Pop culture obsessives writing for the pop culture obsessed.
Pop culture obsessives writing for the pop culture obsessed.

Scarlett Johansson: Anywhere I Lay My Head

Let's take a moment to set aside the months of mockery and premature backlash leading up to the release of Scarlett Johansson's first album—an 11-song collection dominated by Tom Waits covers—and cast it in a different light. Imagine Dave Sitek of TV On The Radio creating an avant-garde easy-listening tribute to Waits. Ambient soundscapes build slowly, adding and losing elements like tinkling bells, tinny drum machines, and twangy guitars. On those terms, the album has its problems—tracks like "I Don't Wanna Grow Up" sound like late-'80s dance music of the most disposable kind, and the sum effect is kind of sleepy—but it still plays as an interesting experiment.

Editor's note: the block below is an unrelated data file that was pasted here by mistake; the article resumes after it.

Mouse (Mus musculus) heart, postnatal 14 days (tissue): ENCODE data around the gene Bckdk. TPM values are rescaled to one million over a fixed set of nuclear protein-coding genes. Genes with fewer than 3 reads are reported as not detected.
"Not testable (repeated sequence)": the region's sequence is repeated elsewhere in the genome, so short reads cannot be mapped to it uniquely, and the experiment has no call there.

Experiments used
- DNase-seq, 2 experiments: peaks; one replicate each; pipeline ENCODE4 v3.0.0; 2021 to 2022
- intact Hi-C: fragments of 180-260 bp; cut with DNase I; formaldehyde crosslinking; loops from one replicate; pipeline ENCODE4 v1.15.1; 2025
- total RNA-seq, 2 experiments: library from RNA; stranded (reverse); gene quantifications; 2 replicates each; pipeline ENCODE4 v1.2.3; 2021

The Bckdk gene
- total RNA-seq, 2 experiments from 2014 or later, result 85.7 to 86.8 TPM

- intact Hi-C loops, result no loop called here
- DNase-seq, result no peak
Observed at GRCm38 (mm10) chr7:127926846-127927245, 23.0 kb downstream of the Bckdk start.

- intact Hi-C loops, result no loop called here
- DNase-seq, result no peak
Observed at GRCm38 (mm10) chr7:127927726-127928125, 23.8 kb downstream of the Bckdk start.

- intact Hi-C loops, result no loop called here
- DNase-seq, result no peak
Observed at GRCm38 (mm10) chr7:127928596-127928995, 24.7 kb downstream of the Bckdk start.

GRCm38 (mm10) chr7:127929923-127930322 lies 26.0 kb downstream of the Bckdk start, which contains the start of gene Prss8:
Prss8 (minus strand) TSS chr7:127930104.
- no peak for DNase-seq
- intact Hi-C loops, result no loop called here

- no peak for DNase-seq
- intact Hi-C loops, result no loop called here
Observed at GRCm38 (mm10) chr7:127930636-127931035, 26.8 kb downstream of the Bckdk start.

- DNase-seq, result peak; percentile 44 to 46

The biggest problem with Scarlett Johansson's debut is that it features Scarlett Johansson's singing. She isn't a traditionally talented vocalist, which in itself can be fine. (Waits wouldn't exactly tear it up on American Idol either.) But she isn't much of an interpreter, either; she brings the flat, throaty tones of the heavily drugged to songs that beg for passion. With different material, her minimalism might work in her favor. The single original, a smoky, Mazzy Star-recalling track called "Song For Jo," swirls her limitations into the mix, suggesting that she might have songs to sing someday. Just not Tom Waits' songs.

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